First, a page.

• eye
  • ear
  • nose
  • tongue
  • body[6]
  • form
  • sound
  • odour
  • taste
  • touch[7]

If twenty-four secondary types are enumerated, then the following fifteen are added to the first nine of the above ten:

  • femininity
  • masculinity or virility
  • life or vitality
  • heart or heart-basis[8]
  • physical indications (movements that indicate intentions)
  • vocal indications
  • space element
  • physical lightness or buoyancy
  • physical yieldingness or plasticity
  • physical handiness or wieldiness
  • physical grouping or integration
  • physical extension or maintenance
  • physical aging or decay
  • physical impermanence
  • food[9]

A list of 23 derived types can be found, for instance, in the Abhidhamma Pitaka's Dhammasangani (e.g., Dhs. 596), which omits the list of 24 derived types' "heart-basis."[10]

The rupa jhānasEdit

In the sutras, jhāna is entered when one 'sits down cross-legged and establishes mindfulness'. According to Buddhist tradition, it may be supported by ānāpānasati, mindfulness of breathing, a core meditative practice which can be found in almost all schools of Buddhism. The Suttapiṭaka and the Agamas describe four stages of rūpa jhāna. Rūpa refers to the material realm, in a neutral stance, as different from the kāma-realm (lust, desire) and the arūpa-realm (non-material realm).[11] While interpreted in the Theravada-tradition as describing a deepening concentration and one-pointedness, originally the jhānas seem to describe a development from investigating body and mind and abandoning unwholesome states, to perfected equanimity and watchfulness,[12] an understanding which is retained in Zen and Dzogchen.[13][12] The stock description of the jhānas, with traditional and alternative interpretations, is as follows:[12][note 1]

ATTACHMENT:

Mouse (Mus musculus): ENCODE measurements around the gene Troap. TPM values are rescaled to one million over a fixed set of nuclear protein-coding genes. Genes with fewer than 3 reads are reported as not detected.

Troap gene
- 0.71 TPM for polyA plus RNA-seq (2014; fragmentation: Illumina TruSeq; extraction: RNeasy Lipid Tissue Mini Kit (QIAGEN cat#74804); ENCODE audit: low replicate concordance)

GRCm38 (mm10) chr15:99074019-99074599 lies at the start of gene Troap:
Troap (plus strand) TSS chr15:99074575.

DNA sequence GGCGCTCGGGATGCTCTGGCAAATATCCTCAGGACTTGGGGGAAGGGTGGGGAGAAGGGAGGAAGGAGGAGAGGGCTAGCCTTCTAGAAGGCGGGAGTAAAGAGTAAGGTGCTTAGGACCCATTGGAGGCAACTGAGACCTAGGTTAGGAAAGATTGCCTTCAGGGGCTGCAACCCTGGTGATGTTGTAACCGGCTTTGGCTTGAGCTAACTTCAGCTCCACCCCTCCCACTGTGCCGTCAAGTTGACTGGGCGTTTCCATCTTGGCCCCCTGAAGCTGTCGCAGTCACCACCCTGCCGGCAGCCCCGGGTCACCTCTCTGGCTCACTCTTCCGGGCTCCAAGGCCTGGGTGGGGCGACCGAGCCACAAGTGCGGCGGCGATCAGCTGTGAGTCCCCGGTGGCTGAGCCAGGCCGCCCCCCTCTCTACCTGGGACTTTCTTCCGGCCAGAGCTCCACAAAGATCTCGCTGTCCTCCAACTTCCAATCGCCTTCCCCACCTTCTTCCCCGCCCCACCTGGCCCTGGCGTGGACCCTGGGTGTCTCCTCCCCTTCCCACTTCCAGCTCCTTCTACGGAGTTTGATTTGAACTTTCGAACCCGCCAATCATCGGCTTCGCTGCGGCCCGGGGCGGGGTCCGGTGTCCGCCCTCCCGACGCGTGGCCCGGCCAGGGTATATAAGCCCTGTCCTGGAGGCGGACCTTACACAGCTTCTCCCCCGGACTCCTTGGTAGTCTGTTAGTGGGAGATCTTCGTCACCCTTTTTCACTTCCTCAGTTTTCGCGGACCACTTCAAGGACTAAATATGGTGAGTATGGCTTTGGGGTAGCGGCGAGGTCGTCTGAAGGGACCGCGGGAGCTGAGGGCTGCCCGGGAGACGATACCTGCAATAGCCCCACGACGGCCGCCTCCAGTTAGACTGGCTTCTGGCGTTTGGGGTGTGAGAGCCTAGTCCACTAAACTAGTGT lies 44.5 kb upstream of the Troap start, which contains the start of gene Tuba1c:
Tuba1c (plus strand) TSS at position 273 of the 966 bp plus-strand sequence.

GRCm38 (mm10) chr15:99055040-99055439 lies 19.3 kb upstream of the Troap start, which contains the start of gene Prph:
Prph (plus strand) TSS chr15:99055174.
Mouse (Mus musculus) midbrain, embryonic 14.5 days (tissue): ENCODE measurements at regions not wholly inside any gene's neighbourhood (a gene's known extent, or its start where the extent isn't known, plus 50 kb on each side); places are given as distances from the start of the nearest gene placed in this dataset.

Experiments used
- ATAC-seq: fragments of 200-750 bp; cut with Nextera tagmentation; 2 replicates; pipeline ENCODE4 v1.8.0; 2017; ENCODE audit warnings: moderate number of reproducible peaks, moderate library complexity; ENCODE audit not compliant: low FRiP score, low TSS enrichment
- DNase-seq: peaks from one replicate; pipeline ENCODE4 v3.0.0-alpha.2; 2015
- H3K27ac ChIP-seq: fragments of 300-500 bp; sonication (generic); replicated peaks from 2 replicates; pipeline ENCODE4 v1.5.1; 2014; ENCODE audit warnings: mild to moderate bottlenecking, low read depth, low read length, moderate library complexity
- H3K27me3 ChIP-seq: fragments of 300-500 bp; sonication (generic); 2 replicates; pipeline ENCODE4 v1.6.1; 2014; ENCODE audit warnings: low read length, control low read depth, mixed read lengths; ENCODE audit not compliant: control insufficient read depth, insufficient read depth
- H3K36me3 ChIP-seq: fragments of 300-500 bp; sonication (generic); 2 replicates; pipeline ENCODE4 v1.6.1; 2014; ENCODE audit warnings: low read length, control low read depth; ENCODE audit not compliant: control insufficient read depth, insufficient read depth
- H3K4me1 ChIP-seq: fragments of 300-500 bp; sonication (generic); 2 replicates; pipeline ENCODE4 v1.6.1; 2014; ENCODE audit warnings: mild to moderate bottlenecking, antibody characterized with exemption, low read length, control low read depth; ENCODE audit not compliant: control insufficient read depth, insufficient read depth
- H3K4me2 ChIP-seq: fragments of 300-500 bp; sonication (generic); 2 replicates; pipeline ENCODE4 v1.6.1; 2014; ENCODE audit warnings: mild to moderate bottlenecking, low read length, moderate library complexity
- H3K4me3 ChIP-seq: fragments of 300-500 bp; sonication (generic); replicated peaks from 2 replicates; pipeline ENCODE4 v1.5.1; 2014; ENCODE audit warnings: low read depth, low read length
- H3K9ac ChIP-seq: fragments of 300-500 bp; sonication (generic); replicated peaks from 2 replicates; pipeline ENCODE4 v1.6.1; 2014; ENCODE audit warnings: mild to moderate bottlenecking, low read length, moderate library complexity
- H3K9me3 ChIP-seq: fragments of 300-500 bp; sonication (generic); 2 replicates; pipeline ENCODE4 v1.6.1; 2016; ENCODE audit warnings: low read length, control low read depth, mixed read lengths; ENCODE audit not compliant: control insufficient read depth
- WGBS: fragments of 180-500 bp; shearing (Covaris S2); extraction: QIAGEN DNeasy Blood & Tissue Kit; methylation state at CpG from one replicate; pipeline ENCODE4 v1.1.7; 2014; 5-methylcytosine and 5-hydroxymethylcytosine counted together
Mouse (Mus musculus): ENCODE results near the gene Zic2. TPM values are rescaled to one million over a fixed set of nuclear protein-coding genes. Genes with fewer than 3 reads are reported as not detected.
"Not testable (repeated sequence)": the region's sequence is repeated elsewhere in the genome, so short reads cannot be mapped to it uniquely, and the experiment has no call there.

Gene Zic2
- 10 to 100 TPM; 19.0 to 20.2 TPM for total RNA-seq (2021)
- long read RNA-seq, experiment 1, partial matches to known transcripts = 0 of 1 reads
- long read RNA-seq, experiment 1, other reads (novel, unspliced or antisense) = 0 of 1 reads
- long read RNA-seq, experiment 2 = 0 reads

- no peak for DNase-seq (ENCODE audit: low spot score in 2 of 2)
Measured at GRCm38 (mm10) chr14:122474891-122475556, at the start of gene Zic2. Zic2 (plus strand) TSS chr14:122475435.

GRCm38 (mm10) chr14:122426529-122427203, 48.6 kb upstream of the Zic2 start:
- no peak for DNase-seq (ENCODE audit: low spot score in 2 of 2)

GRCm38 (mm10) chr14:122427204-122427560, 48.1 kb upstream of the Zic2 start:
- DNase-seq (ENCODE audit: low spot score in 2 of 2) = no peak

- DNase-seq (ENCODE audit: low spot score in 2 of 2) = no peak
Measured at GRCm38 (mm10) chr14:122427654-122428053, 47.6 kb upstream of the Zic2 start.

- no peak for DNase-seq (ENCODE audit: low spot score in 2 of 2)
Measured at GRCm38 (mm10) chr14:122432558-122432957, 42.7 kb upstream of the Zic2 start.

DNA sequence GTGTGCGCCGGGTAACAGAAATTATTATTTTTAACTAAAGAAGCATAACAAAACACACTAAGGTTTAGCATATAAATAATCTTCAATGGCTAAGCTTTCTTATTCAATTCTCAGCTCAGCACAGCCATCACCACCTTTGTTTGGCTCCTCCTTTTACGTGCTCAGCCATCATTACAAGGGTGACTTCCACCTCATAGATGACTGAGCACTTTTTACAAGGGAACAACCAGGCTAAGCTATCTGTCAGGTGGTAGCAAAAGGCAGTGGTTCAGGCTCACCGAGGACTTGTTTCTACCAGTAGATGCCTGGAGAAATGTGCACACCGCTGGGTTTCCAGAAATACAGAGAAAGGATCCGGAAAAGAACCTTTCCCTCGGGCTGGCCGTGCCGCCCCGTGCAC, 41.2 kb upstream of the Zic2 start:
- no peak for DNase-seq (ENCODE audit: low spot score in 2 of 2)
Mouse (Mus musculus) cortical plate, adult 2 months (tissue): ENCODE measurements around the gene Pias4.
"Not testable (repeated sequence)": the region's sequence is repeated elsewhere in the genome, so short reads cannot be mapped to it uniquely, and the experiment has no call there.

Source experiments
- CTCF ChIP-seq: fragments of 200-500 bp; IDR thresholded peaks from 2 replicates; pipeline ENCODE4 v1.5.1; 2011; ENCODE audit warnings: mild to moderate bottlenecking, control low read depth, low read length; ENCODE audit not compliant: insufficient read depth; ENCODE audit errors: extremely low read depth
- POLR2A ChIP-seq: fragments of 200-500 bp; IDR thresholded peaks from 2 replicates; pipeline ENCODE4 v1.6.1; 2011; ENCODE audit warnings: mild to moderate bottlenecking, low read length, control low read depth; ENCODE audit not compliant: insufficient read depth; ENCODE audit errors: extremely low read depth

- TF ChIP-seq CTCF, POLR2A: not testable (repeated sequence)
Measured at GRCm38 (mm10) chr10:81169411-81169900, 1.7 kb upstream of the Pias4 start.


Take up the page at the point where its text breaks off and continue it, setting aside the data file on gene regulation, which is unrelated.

1. First jhāna:
    Separated (vivicceva) from desire for sensual pleasures, separated (vivicca) from [other] unwholesome states (akusalehi dhammehi, unwholesome dhammas[14]), a bhikkhu enters upon and abides in the first jhana, which is [mental] pīti ("rapture," "joy") and [bodily] sukha ("pleasure") "born of viveka (trad.: "seclusion"; altern. "discrimination" (of dhamma's)[15][note 2]), accompanied by vitarka-vicara (trad. initial and sustained attention to a meditative object; altern. initial inquiry and subsequent investigation[18][19][20] of dhammas (defilements[21] and wholesome thoughts[22][note 3]); also: "discursive thought"[note 4]).
  2. Second jhāna:
    Again, with the stilling of vitarka-vicara, a bhikkhu enters upon and abides in the second jhana, which is [mental] pīti and [bodily] sukha "born of samadhi" (samadhi-ji; trad. born of "concentration"; altern. "knowing but non-discursive [...] awareness,"[30] "bringing the buried latencies or samskaras into full view"[31][note 5]), and has sampasadana ("stillness,"[33] "inner tranquility"[28][note 6]) and ekaggata (unification of mind,[33] awareness) without vitarka-vicara;
  3. Third jhāna:
    With the fading away of pīti, a bhikkhu abides in upekkhā (equanimity," "affective detachment"[28][note 7]), sato (mindful) and [with] sampajañña ("fully knowing,"[34] "discerning awareness"[35]). [Still] experiencing sukha with the body, he enters upon and abides in the third jhana, on account of which the noble ones announce: 'abiding in [bodily] pleasure, one is equanimous and mindful'.
  4. Fourth jhāna:
    With the abandoning of [the desire for] sukha ("pleasure") and [aversion to] dukkha ("pain"[36][35]) and with the previous disappearance of [the inner movement between] somanassa ("gladness,"[37]) and domanassa ("discontent"[37]), a bhikkhu enters upon and abides in the fourth jhana, which is adukkham asukham ("neither-painfull-nor-pleasurable,"[36] "freedom from pleasure and pain"[38]) and has upekkhāsatipārisuddhi (complete purity of equanimity and mindfulness).[note 8]